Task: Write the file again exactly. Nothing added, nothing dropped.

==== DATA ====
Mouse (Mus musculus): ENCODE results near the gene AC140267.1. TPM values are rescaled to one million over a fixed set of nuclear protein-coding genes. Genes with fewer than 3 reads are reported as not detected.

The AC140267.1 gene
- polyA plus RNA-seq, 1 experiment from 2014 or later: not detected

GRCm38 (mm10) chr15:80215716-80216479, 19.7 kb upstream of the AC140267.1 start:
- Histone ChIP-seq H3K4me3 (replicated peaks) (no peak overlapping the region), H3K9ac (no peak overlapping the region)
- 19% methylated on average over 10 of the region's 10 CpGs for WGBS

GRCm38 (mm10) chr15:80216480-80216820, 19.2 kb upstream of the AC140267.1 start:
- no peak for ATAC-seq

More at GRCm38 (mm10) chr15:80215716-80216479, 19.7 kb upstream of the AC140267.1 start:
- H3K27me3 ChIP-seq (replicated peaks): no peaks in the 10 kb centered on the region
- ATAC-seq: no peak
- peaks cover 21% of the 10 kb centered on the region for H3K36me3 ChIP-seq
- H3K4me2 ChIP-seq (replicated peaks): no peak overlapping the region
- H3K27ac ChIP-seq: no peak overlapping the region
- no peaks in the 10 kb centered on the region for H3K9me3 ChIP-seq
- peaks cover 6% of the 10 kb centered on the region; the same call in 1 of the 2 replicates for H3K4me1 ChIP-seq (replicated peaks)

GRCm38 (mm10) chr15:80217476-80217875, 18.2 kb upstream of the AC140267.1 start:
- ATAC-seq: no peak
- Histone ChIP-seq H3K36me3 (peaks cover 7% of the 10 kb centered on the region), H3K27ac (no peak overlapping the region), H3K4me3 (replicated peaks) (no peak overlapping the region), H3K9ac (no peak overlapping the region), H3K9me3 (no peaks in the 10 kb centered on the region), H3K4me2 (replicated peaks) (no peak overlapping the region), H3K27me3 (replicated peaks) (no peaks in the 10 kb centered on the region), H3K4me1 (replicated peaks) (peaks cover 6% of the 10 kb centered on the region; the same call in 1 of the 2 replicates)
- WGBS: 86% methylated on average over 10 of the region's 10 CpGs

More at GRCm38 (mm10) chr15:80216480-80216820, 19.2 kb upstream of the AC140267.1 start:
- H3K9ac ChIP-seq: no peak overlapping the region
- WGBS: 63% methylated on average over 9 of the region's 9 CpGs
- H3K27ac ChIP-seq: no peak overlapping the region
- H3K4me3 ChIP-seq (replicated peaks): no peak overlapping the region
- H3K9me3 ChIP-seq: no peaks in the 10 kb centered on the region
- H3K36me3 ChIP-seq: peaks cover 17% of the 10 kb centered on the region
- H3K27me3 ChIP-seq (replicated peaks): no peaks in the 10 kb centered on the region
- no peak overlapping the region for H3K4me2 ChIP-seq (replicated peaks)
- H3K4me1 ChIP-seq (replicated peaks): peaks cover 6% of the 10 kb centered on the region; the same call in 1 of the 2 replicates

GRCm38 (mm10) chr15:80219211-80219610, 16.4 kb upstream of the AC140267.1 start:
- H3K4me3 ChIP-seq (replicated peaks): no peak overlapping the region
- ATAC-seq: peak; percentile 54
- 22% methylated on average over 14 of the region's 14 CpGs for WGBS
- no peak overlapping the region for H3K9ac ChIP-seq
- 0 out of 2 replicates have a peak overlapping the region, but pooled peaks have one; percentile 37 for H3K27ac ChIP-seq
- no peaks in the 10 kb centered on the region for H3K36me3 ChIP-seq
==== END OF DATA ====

Mouse (Mus musculus): ENCODE results near the gene AC140267.1. TPM values are rescaled to one million over a fixed set of nuclear protein-coding genes. Genes with fewer than 3 reads are reported as not detected.

The AC140267.1 gene
- polyA plus RNA-seq, 1 experiment from 2014 or later: not detected

GRCm38 (mm10) chr15:80215716-80216479, 19.7 kb upstream of the AC140267.1 start:
- Histone ChIP-seq H3K4me3 (replicated peaks) (no peak overlapping the region), H3K9ac (no peak overlapping the region)
- 19% methylated on average over 10 of the region's 10 CpGs for WGBS

GRCm38 (mm10) chr15:80216480-80216820, 19.2 kb upstream of the AC140267.1 start:
- no peak for ATAC-seq

More at GRCm38 (mm10) chr15:80215716-80216479, 19.7 kb upstream of the AC140267.1 start:
- H3K27me3 ChIP-seq (replicated peaks): no peaks in the 10 kb centered on the region
- ATAC-seq: no peak
- peaks cover 21% of the 10 kb centered on the region for H3K36me3 ChIP-seq
- H3K4me2 ChIP-seq (replicated peaks): no peak overlapping the region
- H3K27ac ChIP-seq: no peak overlapping the region
- no peaks in the 10 kb centered on the region for H3K9me3 ChIP-seq
- peaks cover 6% of the 10 kb centered on the region; the same call in 1 of the 2 replicates for H3K4me1 ChIP-seq (replicated peaks)

GRCm38 (mm10) chr15:80217476-80217875, 18.2 kb upstream of the AC140267.1 start:
- ATAC-seq: no peak
- Histone ChIP-seq H3K36me3 (peaks cover 7% of the 10 kb centered on the region), H3K27ac (no peak overlapping the region), H3K4me3 (replicated peaks) (no peak overlapping the region), H3K9ac (no peak overlapping the region), H3K9me3 (no peaks in the 10 kb centered on the region), H3K4me2 (replicated peaks) (no peak overlapping the region), H3K27me3 (replicated peaks) (no peaks in the 10 kb centered on the region), H3K4me1 (replicated peaks) (peaks cover 6% of the 10 kb centered on the region; the same call in 1 of the 2 replicates)
- WGBS: 86% methylated on average over 10 of the region's 10 CpGs

More at GRCm38 (mm10) chr15:80216480-80216820, 19.2 kb upstream of the AC140267.1 start:
- H3K9ac ChIP-seq: no peak overlapping the region
- WGBS: 63% methylated on average over 9 of the region's 9 CpGs
- H3K27ac ChIP-seq: no peak overlapping the region
- H3K4me3 ChIP-seq (replicated peaks): no peak overlapping the region
- H3K9me3 ChIP-seq: no peaks in the 10 kb centered on the region
- H3K36me3 ChIP-seq: peaks cover 17% of the 10 kb centered on the region
- H3K27me3 ChIP-seq (replicated peaks): no peaks in the 10 kb centered on the region
- no peak overlapping the region for H3K4me2 ChIP-seq (replicated peaks)
- H3K4me1 ChIP-seq (replicated peaks): peaks cover 6% of the 10 kb centered on the region; the same call in 1 of the 2 replicates

GRCm38 (mm10) chr15:80219211-80219610, 16.4 kb upstream of the AC140267.1 start:
- H3K4me3 ChIP-seq (replicated peaks): no peak overlapping the region
- ATAC-seq: peak; percentile 54
- 22% methylated on average over 14 of the region's 14 CpGs for WGBS
- no peak overlapping the region for H3K9ac ChIP-seq
- 0 out of 2 replicates have a peak overlapping the region, but pooled peaks have one; percentile 37 for H3K27ac ChIP-seq
- no peaks in the 10 kb centered on the region for H3K36me3 ChIP-seq